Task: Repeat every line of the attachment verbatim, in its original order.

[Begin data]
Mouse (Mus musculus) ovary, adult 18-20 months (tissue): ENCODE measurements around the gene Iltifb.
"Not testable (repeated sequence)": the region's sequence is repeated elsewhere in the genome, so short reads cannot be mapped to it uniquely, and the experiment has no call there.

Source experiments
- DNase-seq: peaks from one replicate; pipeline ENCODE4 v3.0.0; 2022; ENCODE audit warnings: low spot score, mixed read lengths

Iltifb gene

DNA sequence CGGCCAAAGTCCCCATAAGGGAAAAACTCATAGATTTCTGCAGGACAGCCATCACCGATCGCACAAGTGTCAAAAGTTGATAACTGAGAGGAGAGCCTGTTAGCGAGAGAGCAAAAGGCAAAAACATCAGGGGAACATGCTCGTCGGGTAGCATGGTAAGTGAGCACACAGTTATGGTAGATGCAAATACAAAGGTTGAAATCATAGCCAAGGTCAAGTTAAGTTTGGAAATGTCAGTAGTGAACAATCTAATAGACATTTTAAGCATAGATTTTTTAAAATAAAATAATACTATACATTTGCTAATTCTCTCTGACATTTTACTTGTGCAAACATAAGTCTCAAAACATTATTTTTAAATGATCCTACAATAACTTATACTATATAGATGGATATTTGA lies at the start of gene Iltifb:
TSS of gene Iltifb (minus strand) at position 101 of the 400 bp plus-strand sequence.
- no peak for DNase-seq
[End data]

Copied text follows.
Mouse (Mus musculus) ovary, adult 18-20 months (tissue): ENCODE measurements around the gene Iltifb.
"Not testable (repeated sequence)": the region's sequence is repeated elsewhere in the genome, so short reads cannot be mapped to it uniquely, and the experiment has no call there.

Source experiments
- DNase-seq: peaks from one replicate; pipeline ENCODE4 v3.0.0; 2022; ENCODE audit warnings: low spot score, mixed read lengths

Iltifb gene

DNA sequence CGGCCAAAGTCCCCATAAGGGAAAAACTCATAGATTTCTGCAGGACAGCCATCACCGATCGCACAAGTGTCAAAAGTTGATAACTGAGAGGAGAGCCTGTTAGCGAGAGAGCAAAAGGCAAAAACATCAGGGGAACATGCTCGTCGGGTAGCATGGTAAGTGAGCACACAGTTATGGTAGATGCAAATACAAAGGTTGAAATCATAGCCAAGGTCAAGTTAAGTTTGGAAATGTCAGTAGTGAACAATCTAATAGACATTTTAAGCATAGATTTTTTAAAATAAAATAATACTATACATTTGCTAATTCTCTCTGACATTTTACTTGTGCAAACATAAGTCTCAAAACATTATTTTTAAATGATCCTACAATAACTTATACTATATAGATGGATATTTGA lies at the start of gene Iltifb:
TSS of gene Iltifb (minus strand) at position 101 of the 400 bp plus-strand sequence.
- no peak for DNase-seq